DF: Once again, we’re hosting an extensive professional development programme to provide everything attendees need in this fast-developing world of technology. With education tracks focused on technical courses, emerging trends, and business success, these sessions are taught by global industry experts and will give all attendees profound insights, advice, and increased knowledge on important industry topics. Courses will be available in English and Spanish.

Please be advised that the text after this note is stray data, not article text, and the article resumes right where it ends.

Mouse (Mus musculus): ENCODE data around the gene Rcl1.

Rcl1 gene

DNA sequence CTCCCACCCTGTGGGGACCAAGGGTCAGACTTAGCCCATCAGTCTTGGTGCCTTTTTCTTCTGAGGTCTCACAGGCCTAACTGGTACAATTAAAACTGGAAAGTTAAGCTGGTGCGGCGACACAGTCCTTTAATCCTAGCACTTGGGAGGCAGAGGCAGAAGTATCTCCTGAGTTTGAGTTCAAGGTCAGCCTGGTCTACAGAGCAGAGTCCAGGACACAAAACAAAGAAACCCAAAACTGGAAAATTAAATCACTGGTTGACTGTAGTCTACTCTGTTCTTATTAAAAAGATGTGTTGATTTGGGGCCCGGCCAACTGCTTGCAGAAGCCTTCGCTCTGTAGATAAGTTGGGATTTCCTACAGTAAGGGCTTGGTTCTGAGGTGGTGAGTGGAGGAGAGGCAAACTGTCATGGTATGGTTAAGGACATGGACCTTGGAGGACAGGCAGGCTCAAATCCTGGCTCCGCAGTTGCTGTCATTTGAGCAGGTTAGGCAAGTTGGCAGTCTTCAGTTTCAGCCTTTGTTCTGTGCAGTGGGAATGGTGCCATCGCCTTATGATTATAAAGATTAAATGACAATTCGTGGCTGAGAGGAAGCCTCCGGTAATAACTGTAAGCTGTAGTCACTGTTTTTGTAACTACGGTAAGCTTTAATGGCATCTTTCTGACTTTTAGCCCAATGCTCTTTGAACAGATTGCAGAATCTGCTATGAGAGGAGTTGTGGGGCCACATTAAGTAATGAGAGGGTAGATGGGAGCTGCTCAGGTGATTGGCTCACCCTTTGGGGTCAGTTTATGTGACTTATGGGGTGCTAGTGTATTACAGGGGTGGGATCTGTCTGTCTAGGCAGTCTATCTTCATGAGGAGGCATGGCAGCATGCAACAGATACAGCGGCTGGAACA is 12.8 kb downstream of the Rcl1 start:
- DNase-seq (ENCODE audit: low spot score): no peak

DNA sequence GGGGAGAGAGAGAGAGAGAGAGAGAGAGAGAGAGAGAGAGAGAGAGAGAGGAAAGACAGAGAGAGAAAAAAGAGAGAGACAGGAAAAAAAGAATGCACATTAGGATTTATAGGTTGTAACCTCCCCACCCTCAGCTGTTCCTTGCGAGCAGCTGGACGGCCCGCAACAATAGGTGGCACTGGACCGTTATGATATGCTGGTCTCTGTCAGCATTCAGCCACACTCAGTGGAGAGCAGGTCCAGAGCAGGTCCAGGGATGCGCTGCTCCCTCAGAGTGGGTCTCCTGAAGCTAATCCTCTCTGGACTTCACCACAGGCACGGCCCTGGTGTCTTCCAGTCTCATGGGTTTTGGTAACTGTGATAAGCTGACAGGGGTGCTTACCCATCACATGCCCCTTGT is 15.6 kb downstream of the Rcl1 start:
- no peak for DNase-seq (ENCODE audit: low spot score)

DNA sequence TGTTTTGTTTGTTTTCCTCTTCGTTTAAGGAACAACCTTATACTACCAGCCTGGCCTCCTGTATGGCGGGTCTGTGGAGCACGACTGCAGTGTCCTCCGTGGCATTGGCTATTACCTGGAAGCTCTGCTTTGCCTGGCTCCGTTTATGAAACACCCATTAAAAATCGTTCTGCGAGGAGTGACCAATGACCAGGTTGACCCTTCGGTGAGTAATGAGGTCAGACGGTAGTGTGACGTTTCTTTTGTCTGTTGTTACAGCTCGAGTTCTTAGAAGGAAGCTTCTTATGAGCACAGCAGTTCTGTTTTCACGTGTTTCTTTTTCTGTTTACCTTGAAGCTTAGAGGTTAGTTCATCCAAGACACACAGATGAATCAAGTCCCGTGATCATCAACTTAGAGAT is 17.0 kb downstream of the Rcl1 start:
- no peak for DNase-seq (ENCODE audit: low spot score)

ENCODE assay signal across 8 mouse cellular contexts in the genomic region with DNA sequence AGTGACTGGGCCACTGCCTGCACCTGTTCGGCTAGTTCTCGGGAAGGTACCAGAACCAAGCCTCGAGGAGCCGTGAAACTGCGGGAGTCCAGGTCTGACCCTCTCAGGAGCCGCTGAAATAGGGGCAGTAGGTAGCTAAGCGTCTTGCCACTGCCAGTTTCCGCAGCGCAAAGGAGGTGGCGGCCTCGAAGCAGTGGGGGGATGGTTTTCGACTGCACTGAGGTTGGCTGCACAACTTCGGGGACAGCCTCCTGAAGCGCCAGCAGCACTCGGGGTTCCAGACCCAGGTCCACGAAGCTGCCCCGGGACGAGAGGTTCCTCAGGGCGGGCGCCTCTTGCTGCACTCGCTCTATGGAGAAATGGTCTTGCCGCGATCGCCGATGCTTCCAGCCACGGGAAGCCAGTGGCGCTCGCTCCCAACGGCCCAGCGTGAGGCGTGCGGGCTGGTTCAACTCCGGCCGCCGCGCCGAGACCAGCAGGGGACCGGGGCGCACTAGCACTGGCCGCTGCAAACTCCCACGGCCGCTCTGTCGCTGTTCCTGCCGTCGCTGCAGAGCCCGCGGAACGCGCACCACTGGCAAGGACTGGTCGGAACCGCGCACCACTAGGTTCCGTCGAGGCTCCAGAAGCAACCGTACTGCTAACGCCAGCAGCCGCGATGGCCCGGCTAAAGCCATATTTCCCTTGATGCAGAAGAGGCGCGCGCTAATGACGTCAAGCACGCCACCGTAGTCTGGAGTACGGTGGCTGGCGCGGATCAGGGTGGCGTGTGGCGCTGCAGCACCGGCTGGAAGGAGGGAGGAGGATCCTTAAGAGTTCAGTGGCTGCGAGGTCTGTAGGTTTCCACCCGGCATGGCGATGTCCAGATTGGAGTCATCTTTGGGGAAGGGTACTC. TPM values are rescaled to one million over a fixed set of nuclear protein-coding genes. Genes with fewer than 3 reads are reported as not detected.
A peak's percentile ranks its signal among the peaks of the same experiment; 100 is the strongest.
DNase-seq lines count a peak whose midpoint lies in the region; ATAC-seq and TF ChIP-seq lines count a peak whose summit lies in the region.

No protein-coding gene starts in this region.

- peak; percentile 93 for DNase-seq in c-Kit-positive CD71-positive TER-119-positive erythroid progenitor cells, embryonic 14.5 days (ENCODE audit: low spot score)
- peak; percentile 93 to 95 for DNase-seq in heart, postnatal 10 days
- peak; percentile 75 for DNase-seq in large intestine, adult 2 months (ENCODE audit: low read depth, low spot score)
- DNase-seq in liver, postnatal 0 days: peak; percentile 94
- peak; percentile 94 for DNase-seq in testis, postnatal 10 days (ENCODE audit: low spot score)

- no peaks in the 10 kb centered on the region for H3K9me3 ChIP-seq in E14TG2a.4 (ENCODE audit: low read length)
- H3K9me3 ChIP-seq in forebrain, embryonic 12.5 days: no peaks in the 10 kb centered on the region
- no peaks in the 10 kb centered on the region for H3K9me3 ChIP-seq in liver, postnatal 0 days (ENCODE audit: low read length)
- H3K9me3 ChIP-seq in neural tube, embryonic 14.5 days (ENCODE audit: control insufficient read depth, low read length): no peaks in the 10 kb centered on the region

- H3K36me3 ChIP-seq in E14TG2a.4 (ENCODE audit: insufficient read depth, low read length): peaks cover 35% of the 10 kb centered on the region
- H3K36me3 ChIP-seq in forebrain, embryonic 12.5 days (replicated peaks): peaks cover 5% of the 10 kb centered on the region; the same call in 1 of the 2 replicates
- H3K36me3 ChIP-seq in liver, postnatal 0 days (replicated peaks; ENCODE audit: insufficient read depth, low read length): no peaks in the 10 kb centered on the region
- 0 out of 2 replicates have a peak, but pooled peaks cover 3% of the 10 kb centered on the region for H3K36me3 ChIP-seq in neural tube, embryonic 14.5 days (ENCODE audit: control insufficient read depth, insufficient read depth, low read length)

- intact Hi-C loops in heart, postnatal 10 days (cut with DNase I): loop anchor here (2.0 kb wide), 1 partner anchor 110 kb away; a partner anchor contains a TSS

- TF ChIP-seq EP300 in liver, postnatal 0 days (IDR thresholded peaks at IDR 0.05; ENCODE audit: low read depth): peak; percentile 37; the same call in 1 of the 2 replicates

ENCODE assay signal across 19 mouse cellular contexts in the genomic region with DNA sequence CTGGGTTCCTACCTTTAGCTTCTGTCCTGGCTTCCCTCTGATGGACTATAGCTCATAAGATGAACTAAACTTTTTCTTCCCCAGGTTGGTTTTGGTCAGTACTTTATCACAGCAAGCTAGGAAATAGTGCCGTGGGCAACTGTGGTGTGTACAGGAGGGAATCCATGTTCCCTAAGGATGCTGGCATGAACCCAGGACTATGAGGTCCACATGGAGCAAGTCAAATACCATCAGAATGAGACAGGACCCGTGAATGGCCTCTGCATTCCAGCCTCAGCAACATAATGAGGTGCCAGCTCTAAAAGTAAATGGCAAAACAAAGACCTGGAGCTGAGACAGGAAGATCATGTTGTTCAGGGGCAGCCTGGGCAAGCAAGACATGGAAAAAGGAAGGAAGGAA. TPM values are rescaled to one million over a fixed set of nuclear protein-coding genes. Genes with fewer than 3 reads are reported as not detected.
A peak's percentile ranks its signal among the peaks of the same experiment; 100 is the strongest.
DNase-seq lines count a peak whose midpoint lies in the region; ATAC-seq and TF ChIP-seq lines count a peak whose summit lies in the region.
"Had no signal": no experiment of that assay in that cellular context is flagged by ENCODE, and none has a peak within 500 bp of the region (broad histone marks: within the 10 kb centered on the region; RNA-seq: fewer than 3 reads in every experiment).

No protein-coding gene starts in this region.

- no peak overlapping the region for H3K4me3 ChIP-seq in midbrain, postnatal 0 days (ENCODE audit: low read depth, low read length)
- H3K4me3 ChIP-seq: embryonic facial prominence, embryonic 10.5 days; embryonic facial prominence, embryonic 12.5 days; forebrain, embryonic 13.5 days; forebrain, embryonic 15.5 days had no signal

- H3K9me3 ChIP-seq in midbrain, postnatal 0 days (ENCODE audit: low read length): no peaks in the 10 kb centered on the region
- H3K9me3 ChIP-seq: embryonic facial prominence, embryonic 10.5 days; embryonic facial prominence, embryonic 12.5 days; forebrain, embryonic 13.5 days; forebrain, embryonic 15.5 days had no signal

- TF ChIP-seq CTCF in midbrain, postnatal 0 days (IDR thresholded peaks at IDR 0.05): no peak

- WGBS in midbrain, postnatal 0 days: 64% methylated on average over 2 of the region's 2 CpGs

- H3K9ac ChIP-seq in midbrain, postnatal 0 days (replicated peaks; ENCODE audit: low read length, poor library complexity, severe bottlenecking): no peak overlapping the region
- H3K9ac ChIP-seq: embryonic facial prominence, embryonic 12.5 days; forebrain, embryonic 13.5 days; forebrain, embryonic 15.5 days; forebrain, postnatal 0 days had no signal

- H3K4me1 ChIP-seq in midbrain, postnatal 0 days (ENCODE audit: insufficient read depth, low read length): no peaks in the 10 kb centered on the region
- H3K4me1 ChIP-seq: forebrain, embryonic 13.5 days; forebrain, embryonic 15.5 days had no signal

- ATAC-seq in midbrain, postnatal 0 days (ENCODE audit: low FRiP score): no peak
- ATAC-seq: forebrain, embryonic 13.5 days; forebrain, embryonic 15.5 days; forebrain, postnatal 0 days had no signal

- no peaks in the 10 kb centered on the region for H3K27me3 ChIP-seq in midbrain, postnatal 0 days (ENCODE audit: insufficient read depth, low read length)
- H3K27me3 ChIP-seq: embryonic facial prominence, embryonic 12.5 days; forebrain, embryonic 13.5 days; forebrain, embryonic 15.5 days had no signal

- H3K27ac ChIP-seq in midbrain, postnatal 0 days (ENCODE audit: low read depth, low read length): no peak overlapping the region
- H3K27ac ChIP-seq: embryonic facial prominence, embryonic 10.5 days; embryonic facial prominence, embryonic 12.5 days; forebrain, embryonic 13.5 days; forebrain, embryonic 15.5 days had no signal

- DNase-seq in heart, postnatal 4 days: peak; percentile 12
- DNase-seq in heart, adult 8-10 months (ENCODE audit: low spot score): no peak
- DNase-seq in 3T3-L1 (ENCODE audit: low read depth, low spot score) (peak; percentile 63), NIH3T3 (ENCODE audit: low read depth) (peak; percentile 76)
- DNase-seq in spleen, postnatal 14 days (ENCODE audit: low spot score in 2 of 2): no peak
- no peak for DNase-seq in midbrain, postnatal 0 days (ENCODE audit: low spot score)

Attendees will also have the opportunity to take our Cabling & Infrastructure Technician (CIT) Certification examination at the show for the very first time. This new industry certification has been designed from the ground up to meet international standards for personnel certification. As home technology services enter the mainstream, the CIT certification will be one of the markers of professionalism for the industry.